In a hall, deep in the country side a large group of young people is gathered. Some know each other well, while others have only known each other for a day. I am among the latter. People are laughing, there is dancing, singing and playing. I am sitting with the feeling, that everything comes together, and all it takes is so very little. But that it only takes this little, is difficult to remember in daily life.
During the entire day, the large group of young Danes and Burmese – Christians, Buddhists and Muslims – have been in dialogue with each other about faith: Interreligious dialogue.
Before the activities of the day, I thought it would be a simple matter: I study religion, have a broad knowledge of the different religions, and I am used to discussing religion through my involvement in the YMCA&YWCA and DKG (a Christian organization for highschool and college students i Denmark). So. Interreligious dialogue – that’s straight forward!
I was wrong! But just as difficult it is to admit your mistakes, and that you have failed, just as wonderful and meaningful it feels, when we are laughing in the night in Myanmar, and when we forget that we laugh with Christians, Muslims, Buddhists – Danes and Burmese: When all we notice is that we laugh with other people.
Take the elevator from head to heart
Lying in my bed late at night, well protected from frogs and other creep by my mosquito net, I think back at the things, that have changed me during the experiences of the day.
When you study religious science in your daily life, you think and speak incredibly much using your mind: What did I learn and read? Years and facts! But lying there in the heat and the darkness of the night, I can feel my heart, because it is my heart I have used in the dialogue. I have experienced the importance of speaking from my heart, when I talk to others about faith.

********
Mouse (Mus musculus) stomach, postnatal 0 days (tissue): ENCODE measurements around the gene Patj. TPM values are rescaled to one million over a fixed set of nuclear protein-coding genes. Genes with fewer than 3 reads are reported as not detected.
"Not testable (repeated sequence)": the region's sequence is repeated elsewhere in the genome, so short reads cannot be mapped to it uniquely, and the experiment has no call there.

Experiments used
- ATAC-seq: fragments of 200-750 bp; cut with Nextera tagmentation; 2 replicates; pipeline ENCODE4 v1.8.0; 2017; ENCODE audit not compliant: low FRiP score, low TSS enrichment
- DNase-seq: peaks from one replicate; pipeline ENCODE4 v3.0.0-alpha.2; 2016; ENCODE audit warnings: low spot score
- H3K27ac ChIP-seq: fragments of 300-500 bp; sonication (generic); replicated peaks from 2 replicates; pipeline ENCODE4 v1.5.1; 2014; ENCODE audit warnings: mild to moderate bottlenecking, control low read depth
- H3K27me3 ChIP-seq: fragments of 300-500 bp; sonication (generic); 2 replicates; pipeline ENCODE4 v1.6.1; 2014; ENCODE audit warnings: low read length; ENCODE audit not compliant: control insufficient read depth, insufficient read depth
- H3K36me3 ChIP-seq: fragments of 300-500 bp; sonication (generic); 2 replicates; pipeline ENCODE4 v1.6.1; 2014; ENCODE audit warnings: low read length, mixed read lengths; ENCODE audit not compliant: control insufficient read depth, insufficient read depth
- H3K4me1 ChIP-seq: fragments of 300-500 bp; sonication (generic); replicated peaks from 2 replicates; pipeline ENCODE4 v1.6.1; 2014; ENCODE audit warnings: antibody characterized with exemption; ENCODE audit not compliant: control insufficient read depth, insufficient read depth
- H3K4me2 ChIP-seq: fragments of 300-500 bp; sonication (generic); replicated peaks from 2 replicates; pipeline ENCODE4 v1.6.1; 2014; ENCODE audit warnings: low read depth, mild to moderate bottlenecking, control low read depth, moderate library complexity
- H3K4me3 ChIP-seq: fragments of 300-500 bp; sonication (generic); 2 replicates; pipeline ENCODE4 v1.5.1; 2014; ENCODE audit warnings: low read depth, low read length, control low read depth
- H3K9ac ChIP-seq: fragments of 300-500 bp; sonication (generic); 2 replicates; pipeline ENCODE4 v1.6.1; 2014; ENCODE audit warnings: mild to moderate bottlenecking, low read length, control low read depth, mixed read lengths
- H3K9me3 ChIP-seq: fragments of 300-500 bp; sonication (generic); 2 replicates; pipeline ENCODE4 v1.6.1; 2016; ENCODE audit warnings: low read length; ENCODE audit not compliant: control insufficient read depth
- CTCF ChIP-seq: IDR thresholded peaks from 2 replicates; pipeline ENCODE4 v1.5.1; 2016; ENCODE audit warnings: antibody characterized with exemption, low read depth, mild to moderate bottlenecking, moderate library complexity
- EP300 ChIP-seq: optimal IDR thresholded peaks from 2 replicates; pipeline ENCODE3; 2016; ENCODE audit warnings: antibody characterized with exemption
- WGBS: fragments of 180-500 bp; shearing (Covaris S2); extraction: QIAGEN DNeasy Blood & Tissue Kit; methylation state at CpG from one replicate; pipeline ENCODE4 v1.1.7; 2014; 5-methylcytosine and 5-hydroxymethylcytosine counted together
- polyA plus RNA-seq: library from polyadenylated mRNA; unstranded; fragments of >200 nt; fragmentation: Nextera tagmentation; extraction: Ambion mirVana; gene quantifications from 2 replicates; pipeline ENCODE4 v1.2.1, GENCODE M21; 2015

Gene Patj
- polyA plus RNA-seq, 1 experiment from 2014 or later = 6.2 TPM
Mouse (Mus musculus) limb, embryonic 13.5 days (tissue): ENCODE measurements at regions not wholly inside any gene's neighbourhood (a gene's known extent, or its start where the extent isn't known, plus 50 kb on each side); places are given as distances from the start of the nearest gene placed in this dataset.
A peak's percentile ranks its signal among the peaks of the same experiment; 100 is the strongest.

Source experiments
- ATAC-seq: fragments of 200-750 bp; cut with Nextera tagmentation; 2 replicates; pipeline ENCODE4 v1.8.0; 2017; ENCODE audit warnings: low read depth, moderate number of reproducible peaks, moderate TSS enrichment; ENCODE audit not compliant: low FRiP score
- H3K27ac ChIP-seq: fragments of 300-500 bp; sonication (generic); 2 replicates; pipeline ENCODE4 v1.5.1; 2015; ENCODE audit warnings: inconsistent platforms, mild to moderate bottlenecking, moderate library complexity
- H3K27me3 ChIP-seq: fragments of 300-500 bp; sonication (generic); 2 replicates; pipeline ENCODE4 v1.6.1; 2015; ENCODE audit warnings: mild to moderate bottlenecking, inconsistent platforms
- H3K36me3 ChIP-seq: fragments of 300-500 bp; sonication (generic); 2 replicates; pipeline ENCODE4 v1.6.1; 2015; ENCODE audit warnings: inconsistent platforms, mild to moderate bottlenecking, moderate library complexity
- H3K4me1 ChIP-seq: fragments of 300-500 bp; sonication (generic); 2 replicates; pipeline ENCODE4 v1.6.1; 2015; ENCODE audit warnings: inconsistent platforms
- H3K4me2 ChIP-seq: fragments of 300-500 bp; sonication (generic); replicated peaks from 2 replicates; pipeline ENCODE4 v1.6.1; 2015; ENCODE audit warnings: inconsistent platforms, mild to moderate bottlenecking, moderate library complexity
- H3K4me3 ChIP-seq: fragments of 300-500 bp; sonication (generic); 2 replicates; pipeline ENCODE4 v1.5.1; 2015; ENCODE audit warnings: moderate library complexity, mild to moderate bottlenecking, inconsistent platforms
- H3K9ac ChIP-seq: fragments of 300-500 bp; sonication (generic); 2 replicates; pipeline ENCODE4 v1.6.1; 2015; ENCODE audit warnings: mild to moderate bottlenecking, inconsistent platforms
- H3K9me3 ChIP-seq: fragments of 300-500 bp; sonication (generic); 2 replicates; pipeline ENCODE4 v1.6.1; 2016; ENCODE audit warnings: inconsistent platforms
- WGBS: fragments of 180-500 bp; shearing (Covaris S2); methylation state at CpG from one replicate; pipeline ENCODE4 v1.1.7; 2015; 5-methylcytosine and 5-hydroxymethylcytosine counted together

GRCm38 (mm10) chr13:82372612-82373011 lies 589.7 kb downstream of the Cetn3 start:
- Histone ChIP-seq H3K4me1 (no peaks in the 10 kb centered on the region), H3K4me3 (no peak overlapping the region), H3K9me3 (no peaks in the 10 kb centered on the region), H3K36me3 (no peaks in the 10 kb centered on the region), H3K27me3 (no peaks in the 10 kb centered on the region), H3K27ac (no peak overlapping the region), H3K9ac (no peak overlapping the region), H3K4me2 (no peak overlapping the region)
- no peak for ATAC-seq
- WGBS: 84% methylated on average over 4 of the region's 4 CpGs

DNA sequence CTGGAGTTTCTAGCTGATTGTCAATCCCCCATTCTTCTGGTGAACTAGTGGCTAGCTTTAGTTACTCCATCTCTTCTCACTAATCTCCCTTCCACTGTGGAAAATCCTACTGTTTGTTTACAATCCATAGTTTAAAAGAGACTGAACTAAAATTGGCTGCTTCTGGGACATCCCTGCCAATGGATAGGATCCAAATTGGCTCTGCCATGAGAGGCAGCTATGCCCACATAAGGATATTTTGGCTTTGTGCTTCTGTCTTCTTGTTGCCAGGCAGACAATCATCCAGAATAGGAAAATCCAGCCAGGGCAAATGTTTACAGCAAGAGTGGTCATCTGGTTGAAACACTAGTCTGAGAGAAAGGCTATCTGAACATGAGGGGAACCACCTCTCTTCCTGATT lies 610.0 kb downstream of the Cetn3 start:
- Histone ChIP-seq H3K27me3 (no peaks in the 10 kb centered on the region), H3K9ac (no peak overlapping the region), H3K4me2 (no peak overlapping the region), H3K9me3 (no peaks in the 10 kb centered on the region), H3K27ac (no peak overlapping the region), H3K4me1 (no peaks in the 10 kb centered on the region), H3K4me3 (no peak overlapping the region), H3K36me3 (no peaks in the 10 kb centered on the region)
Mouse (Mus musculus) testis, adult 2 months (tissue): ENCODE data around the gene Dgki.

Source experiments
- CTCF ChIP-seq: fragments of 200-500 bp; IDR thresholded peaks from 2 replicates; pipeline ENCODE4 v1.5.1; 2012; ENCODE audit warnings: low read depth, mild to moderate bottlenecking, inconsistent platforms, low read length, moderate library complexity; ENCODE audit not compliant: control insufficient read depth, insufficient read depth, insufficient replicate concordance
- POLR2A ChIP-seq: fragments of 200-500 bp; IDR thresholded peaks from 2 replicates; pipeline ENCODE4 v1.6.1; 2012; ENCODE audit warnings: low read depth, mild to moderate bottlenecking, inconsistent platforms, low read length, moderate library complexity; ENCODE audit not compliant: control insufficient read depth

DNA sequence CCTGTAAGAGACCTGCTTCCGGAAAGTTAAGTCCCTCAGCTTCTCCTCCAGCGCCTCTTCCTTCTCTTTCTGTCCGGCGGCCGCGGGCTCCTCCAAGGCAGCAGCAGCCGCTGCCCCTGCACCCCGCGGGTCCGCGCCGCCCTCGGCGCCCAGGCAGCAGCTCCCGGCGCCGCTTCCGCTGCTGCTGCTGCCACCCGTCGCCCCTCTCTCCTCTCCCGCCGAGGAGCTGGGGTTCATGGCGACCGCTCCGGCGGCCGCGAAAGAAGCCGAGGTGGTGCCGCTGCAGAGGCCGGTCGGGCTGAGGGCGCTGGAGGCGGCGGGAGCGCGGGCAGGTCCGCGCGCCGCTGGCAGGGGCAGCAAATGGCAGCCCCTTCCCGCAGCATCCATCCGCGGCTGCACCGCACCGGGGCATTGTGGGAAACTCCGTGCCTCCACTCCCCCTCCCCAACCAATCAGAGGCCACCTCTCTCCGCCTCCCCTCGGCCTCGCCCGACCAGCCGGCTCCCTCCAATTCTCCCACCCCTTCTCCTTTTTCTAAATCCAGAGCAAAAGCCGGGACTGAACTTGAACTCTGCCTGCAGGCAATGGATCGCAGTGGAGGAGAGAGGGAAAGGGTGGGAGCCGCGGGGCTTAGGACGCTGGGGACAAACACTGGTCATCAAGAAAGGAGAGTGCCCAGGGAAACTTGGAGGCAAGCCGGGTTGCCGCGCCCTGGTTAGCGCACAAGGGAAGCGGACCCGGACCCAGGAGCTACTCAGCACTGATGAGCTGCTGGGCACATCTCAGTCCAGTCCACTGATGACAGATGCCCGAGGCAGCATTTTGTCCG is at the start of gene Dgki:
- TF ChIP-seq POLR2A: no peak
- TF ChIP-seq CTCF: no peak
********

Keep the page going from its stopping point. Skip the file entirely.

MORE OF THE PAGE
Because when talking about faith, then speech and facts become subordinate to the meaning that faith can give to one’s life.
Therefore, there should be a call for everyone to take the dialogue elevator from head to heart. When you are in Myanmar and experience how Buddhists and Muslims, who several places in Myanmar are in bloody conflict with each other, see each other in a new light as humans instead of as representatives of another religion, then everything makes sense and comes together. You then may feel a little naive hope for a better world growing inside you.
Back in cold Denmark I am once again well-grounded in scientific and theoretical explanations for religion and our need for it. However, I am still more experienced in one sense: That religion makes a lot more sense, when it becomes faith.
IN MYANMAR WITH GERTRUD AND SIGNE
Gertrud Payal Pilegaard Thomsen: 20 years old, from Vejle and active in YMCA&YWCA, takes a sabbatical year after finishing her secondary education, and is currently working as a substitute teacher in a public school.
Signe Maj Petersen: 24 years old, from Aarhus and active in FDF (a Christian organization for children and youth in Denmark) and YMCA&YWCA. Studies musicology in Aarhus.
What moved you the most?
„Change is what moved me the most! From we began as individuals from two different cultures, looking to learn about dialogue, till we now feel as a group – well, even as a community. That is a relevant experience. I am now considering how to bring the experience to Denmark, and how to pass it on“.
„It made a huge impression on me, that we, 45 strangers, could create a mutual confidentiality, where we could be open and honest. That amazed me, and made me hopeful for the future. It was fantastic to experience how much we have in common – Buddhists, Christians and Muslims. We all want the same, but have different ways to achieve it“.
What do you bring with you from the dialogue camp?
„A dialogue exercise between a Buddhist man and a Muslim female became an eye opener for how difficult it is to talk about conflicts and problems. But if we do not involve ourselves more in the conflicts, to understand them better, then we will not be able to solve them. I am considering studying anthropology, and on this dialogue camp I have considered how important it is to reflect on how others think, and listen to what they think and feel. Otherwise, we risk generalising“.
„During our final evaluation, I could feel how much the participants changed on the dialogue camp. And how grateful we all are about it. It gives substance for thought, and it gives us energy and inspiration to carry on this kind of work when we get back home”.